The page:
Is artistic ability a uniquely H. sapiens trait or was it shared with our former contemporaries as a form of self-expression,
religion, communication, or magic? Science may never be able to answer any questions of meaning, but we can still hope to
reach a consensus on the presence or absence of art created by our human cousins, Homo neanderthalensis.
|The myth about Neanderthals
In order to answer questions about symbolism, one must expectedly determine the presence and extent of language usage.
Stephanie Johnson has offered proof that Neanderthals were capable of speech almost as complex as that spoken by modern humans.
The ability to speak goes far beyond communication; it entails perception, the ability to distinguish between past, present,
and future, and most importantly, the capacity to equate symbols with concrete concepts. With the relationship of language
and symbolism in mind, allow me to begin with a passage by William Noble and Iain Davidson (1991):
"Language is important in hunting ... because the planning that makes human hunting possible
(where hunting is distinguished from opportunistic predation) can only be realized linguistically. Planning for hunting is
a form of propositional thnking, and such thinking cannot occur in the absence of language. Nor can there be aesthetics in
hominids, where this is taken to refer to 'artistry' or 'taste,' unless the hominids had language, since aesthetics so conceived
is purely constituted by the cultural values that language alone can define. Language, in short, underpins all modern human
behavior. A search for the origins of one is a search for the origins of the other."
Introduction to the Neanderthals
Homo neanderthalensis was first discovered in Neander Valley in Germany in 1856. Ever since the fossil human was found,
scholars have debated how closely modern humans are related to Neanderthals, be it genetically, behaviorally, or merely spacially.
To the general public, "Neanderthal" probably still incites images of a dim-witted, brutish Marcellin Boule-type creature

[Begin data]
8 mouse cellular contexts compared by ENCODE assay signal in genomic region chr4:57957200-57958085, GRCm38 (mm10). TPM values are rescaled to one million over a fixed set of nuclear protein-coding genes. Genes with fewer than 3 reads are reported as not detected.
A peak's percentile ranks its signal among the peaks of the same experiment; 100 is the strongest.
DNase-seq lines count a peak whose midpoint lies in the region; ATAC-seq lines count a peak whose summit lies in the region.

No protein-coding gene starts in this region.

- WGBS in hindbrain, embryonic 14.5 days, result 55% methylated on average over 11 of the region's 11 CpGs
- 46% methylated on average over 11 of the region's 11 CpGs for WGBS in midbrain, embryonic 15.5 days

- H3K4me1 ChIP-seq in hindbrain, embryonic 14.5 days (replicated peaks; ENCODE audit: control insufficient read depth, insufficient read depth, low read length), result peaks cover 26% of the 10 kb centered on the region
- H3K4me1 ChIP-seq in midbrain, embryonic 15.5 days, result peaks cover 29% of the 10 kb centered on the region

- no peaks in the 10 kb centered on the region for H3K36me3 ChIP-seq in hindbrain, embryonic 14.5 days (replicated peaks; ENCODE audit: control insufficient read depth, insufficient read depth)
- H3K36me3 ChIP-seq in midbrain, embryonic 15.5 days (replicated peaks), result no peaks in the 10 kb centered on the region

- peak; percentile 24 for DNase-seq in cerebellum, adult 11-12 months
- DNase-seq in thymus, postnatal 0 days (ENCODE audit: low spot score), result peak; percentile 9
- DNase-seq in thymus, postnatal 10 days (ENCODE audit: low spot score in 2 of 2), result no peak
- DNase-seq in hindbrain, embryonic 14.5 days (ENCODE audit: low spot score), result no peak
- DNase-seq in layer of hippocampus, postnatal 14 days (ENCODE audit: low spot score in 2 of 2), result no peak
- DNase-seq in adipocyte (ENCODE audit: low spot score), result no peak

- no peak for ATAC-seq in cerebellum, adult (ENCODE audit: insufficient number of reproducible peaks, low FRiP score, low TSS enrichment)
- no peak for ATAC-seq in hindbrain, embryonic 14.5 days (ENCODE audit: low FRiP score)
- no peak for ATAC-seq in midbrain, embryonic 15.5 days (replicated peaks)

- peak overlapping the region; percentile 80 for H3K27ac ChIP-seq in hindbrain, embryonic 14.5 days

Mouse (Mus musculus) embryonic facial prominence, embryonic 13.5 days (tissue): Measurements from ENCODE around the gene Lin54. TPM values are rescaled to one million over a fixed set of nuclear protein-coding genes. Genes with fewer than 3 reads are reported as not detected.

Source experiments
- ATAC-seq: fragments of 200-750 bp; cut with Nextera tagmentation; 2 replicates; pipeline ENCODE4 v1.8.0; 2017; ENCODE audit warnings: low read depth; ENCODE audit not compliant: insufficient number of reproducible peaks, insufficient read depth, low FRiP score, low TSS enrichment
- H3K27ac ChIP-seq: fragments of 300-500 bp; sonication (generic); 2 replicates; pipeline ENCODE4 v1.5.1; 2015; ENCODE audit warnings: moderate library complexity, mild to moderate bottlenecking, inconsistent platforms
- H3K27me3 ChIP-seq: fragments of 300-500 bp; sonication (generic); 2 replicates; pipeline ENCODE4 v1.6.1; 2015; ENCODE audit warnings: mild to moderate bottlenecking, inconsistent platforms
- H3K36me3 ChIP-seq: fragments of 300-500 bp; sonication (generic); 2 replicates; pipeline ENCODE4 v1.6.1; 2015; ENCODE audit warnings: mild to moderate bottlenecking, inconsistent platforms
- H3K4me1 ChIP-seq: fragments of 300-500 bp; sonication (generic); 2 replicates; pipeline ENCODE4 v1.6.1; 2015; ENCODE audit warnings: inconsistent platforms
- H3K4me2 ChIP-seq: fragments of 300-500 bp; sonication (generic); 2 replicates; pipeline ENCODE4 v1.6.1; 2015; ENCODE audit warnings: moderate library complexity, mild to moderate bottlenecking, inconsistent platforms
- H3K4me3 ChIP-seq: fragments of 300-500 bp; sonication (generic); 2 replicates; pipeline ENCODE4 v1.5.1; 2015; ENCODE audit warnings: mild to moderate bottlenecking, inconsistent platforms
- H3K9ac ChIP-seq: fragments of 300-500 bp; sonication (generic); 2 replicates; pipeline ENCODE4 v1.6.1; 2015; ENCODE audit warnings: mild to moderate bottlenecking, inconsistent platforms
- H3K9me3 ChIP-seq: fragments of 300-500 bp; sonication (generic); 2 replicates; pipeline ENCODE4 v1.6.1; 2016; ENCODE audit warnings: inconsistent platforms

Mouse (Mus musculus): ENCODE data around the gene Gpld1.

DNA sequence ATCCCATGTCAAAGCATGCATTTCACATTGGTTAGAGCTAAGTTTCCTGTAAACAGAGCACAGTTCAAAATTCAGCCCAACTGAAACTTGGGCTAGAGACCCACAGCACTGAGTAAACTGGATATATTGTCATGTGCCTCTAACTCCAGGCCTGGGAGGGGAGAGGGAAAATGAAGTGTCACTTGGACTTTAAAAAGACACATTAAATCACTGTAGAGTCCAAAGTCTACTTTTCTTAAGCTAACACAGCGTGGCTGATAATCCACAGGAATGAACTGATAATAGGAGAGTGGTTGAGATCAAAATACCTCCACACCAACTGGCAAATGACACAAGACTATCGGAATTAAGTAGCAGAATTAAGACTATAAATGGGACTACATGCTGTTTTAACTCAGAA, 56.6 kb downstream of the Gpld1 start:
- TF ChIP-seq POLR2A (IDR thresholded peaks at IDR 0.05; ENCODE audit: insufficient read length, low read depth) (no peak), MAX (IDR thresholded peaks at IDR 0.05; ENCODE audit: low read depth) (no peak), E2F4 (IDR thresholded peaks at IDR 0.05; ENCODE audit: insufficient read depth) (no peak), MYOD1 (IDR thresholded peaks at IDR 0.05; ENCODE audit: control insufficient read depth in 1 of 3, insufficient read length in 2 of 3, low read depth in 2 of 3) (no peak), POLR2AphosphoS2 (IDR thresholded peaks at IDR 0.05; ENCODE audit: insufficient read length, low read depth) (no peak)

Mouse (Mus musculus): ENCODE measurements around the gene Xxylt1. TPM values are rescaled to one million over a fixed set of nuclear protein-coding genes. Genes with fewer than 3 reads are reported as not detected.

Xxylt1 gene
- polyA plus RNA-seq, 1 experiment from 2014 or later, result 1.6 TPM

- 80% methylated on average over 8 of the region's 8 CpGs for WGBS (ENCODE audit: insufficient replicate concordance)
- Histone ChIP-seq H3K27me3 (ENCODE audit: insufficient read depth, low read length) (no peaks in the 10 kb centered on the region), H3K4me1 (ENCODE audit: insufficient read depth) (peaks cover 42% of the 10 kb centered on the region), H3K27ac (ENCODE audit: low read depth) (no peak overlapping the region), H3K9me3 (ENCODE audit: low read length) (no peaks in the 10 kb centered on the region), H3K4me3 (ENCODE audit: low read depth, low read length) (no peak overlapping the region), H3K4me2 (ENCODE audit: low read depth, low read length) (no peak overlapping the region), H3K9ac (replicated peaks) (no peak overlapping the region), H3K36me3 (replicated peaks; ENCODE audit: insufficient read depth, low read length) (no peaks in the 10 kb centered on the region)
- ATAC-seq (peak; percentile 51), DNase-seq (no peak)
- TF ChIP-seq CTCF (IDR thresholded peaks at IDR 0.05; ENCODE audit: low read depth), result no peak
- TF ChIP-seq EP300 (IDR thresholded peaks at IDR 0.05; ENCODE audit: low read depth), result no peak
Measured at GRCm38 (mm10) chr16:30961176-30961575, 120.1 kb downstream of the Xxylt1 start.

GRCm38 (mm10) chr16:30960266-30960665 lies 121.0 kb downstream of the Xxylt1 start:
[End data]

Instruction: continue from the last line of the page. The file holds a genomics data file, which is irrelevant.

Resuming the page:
(Foley and Lewin, 2004), but to many scientists, anthropologists, and archaeologists, Neanderthals are far more similar to
modern humans than they are to our small-brained ancestors. Neanderthals had larger brains than modern humans, and although
evidence of their behavior is scarce, they may very well have had a thriving culture washed away forever only by a twist of
|Our Big-Brained Cousins
The Discovery Channel presents a theory of Neanderthal extinction
History of a Species Time Left Behind
At about 127,000 years ago, classic Neanderthal traits began emerging. Neanderthal specimens have been discovered in many
parts of Europe and possess a myriad of cold-climate adaptations (Foley & Lewin 2004).
Neanderthals were short-statured, stocky creatures. Having relatively short limbs allowed the retention of more body heat,
enabling the species to endure colder temperatures than their Homo counterparts. They also boasted barrel-shaped rib cages
and large noses (Hoffecker 2002). These adaptations are thought to be useful in warming large amounts of air, which was very
cold and dry in Late Pleistocene Europe. These post-cranial traits are very important in the identification of Neanderthal
specimens, but one cranial characteristic is especially important in implications of intelligence, culture, and the capacity
for creativity. Neanderthals possess an occipital bun, a bony projecting feature on the back of their skulls. This feature
may have been necessary to accommodate their increasing brain size.
Neanderthals have a cranial capacity ranging on average "slightly over 1500 cubic centimeters" (Hoffecker, 2002). But is
a large brain all that is necessary to prove Neanderthals were creative beings? Probably not, but several rare artifacts may
shed light on Neanderthal behavior.
|Map of La Roche-Cotard in France
In the early 1900s, the cave of La Roche-Cotard was discovered, but it wasn't until 1975
that extensive excavations began. The seventh level to be unearthed yielded artifacts of the Mousterian period,
which most likely belonged to the resident Neanderthals who lived there 30,000 years ago. It was also in this layer that Lorblanchet
and Marquet (2003) discovered what they have called a "proto-figurine," a mask-like stone that appears to have been created
by the Neanderthals of this site.
The proto-figurine is a large piece of flint that is "trapezoidal" (Lorblanchet and Marquet, 2003)
in shape. When looking at the flint from the mask side, the face is wider at the top than it is at the bottom. In the middle
of mask is a "natural tubular perforation or tube on an axis that is more or less parallel to the top and bottom edges of
the trapezoid" (Lorblanchet and Marquet, 2003). This can be thought of as the nose. Through this perforation, a bone splinter